In my previous blog post, I did a quick teardown of my HP 8566B spectrum analyzer. In this post, I will discuss how to use a spectrum analyzer like this to demodulate an AM or a FM signal. A video including the theory and a few experiments is linked towards the end.
For AM signal demodulation, it is pretty straight forward. All we needed to do is to use the zero frequency span mode of a spectrum analyzer. When the spectrum analyzer is set to zero-span mode at the carrier frequency of the modulated AM signal, the displayed signal is essentially in the time domain with the amplitude corresponding to the envelope detector’s output, which is the demodulated signal.
But how do we demodulate an FM signal? For spectrum analyzers without the dedicated FM demodulation capability, we can use the slope detector method to do so.
The following diagram shows a simplified slope detector circuit. It consists of a frequency to amplitude converter (which in this case, is a simple tuned LC circuit). Intuitively, when the frequency is near or at the LC resonant frequency of the frequency to amplitude converter, the signal passes through the input resistor without much attenuation. As the signal deviates from the resonant frequency of the LC circuit, the attenuation increases accordingly. Thus the voltage across the LC resonator drops. This way the deviation in signal frequency is translated into the deviation in signal amplitude.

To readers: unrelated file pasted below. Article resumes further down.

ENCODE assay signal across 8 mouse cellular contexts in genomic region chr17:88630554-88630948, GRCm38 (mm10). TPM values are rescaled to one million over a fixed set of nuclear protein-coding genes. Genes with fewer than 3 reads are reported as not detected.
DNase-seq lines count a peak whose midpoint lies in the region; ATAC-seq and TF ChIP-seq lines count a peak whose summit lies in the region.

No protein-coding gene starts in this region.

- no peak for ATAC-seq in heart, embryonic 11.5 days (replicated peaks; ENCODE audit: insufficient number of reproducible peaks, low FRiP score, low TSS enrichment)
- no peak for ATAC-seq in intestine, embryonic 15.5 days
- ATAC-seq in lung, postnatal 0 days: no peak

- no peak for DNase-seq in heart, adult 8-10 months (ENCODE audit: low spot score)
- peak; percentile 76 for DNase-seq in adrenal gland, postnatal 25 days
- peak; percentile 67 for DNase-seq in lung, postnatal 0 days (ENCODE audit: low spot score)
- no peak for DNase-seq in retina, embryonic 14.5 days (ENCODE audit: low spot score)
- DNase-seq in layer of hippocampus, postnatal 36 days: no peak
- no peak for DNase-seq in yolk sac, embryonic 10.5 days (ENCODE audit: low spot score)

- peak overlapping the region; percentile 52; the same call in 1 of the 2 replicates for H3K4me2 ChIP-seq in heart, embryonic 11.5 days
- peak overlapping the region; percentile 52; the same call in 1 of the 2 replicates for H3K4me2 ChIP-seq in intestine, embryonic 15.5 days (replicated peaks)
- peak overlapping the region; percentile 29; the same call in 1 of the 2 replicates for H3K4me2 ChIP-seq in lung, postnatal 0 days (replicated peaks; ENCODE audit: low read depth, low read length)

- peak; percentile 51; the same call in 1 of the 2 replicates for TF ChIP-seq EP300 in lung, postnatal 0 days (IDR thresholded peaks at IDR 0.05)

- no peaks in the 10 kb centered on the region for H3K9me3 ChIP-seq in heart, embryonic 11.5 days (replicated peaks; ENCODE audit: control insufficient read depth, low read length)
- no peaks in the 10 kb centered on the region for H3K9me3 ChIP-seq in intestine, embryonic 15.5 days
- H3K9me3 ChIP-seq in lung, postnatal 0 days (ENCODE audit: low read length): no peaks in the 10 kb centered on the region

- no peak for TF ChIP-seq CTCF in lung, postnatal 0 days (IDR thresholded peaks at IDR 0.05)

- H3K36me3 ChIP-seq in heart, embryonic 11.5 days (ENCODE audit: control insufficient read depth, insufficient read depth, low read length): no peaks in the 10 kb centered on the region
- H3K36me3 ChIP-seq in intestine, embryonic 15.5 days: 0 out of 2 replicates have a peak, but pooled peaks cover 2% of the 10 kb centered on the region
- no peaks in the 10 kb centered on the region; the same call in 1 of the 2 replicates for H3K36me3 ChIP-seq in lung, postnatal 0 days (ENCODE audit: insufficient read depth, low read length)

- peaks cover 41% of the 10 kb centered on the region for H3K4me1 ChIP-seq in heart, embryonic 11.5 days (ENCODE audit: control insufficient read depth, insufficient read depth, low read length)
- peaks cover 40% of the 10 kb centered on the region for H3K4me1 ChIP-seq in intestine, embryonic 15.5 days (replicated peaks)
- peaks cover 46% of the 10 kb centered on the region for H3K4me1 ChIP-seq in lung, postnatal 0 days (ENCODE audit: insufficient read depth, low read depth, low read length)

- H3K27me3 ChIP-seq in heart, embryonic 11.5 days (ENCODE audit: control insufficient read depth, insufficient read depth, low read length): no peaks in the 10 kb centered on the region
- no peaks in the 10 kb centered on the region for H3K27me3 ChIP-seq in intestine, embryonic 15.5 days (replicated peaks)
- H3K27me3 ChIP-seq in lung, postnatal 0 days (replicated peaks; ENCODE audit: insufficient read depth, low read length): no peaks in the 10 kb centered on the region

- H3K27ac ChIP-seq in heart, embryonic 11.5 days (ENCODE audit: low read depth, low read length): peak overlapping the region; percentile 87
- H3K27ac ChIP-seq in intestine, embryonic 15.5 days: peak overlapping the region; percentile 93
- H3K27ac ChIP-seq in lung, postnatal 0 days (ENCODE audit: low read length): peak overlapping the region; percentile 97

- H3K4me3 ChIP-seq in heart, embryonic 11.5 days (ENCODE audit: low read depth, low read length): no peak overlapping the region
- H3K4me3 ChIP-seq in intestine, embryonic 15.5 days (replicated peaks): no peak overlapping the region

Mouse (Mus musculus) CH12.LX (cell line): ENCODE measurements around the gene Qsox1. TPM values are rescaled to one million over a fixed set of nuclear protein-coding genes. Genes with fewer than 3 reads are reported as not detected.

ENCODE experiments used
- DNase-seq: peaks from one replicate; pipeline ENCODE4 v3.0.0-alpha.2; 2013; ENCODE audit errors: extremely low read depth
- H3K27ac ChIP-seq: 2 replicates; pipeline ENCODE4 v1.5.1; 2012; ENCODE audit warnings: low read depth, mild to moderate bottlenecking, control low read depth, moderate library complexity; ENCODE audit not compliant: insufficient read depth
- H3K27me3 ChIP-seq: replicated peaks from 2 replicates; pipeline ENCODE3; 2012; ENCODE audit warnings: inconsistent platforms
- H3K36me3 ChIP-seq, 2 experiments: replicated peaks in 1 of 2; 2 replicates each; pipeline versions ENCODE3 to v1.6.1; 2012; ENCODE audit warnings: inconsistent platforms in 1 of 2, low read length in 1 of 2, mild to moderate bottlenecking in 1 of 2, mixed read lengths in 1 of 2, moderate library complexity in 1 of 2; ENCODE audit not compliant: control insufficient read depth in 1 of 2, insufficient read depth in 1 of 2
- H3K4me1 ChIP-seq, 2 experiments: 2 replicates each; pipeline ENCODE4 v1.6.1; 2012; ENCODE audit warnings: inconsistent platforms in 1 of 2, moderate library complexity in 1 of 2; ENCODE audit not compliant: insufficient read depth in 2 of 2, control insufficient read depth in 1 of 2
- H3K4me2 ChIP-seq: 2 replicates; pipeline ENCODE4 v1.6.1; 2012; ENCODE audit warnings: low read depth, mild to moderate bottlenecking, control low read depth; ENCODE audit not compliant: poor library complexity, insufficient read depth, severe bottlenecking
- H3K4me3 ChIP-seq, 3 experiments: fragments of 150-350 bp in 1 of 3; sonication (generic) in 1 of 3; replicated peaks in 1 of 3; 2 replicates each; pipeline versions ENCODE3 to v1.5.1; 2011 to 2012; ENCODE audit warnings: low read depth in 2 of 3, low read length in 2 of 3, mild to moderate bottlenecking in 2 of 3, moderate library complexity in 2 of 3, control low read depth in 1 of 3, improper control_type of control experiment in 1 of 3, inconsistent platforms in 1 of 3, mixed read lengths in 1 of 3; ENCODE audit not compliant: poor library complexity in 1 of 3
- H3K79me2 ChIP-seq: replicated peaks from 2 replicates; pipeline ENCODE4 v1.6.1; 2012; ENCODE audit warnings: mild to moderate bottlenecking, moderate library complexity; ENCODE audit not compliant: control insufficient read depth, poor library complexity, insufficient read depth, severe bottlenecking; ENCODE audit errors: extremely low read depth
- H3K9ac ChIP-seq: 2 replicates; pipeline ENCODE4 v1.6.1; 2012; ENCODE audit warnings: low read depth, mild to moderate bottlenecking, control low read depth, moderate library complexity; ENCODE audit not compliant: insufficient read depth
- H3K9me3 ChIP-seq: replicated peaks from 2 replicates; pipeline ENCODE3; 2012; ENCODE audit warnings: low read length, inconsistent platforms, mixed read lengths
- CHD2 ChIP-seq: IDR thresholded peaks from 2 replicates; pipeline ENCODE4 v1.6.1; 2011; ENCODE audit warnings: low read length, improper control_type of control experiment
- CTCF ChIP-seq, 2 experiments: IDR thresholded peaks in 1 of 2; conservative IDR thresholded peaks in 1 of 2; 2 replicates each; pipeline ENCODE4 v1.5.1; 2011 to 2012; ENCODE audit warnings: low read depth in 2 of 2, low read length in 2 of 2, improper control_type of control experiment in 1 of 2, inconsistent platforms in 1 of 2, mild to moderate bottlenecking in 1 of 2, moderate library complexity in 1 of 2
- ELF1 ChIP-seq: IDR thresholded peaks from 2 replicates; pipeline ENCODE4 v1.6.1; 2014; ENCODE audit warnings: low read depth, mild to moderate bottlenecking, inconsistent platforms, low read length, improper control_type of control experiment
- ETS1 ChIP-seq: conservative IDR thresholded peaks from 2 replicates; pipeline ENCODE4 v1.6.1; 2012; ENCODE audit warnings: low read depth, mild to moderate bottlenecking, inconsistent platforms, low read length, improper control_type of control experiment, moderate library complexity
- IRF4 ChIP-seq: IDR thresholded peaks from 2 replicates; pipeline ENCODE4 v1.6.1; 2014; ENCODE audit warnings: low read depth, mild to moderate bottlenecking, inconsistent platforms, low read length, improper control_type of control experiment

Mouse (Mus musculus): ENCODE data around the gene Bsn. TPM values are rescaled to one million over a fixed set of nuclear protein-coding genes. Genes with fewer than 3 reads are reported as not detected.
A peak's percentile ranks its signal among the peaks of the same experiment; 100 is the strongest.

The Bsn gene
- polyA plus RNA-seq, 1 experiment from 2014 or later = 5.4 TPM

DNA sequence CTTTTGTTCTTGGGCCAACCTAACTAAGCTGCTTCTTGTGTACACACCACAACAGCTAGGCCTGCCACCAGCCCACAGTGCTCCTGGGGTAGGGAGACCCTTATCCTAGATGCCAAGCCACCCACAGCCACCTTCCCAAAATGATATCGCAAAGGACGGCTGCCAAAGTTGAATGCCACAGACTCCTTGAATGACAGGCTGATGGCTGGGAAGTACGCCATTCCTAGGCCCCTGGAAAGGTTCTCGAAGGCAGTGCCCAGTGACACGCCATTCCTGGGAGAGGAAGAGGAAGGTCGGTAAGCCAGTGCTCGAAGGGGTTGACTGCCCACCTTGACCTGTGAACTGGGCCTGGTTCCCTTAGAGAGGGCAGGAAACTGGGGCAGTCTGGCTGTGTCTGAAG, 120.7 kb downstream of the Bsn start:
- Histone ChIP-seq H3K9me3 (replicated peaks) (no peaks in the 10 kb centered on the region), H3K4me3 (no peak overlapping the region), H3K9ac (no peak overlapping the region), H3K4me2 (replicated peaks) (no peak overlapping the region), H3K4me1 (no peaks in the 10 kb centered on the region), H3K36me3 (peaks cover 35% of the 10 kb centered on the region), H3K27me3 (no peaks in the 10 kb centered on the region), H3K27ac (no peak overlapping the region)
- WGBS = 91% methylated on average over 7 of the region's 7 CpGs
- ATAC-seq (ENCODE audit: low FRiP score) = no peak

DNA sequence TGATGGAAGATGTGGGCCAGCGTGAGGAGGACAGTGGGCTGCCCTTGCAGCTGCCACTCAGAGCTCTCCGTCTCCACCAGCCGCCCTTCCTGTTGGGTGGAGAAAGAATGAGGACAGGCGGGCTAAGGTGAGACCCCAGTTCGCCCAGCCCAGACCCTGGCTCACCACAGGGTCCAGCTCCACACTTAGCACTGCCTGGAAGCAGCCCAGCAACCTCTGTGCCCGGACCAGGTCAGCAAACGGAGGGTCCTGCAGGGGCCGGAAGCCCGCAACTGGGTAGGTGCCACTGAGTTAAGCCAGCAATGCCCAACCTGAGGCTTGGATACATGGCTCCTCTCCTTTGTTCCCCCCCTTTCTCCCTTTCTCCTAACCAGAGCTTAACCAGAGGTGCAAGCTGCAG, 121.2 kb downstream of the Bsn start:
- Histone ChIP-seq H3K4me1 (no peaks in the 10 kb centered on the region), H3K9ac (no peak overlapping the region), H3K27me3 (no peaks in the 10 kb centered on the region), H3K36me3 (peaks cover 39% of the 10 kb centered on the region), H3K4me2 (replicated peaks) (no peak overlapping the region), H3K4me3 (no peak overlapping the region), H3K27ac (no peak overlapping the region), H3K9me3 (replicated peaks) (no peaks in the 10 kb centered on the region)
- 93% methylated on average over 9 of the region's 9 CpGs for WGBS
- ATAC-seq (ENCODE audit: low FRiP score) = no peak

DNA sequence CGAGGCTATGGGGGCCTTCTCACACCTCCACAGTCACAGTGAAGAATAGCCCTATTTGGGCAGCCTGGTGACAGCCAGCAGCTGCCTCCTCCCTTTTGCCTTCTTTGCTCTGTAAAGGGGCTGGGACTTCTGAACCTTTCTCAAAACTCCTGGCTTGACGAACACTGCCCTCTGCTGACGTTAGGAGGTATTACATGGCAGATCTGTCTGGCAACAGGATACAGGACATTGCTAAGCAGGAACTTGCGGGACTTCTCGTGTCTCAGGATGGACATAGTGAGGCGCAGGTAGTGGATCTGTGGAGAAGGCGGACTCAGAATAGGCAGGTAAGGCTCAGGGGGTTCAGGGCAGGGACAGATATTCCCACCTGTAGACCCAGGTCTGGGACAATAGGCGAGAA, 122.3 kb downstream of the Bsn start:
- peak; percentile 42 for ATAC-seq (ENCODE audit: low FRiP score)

Conveniently, in a spectrum analyzer the resolution bandwidth (RBW) filter serves the purpose of the frequency to amplitude converter illustrated above and by ensuring a sufficiently large resolution bandwidth, we can use either side of the slope to demodulate an FM signal and achieve good linearity.
The video below discusses this top a bit further and shows examples of using the HP 8566B spectrum analyzer to receive AM/FM broadcast signals.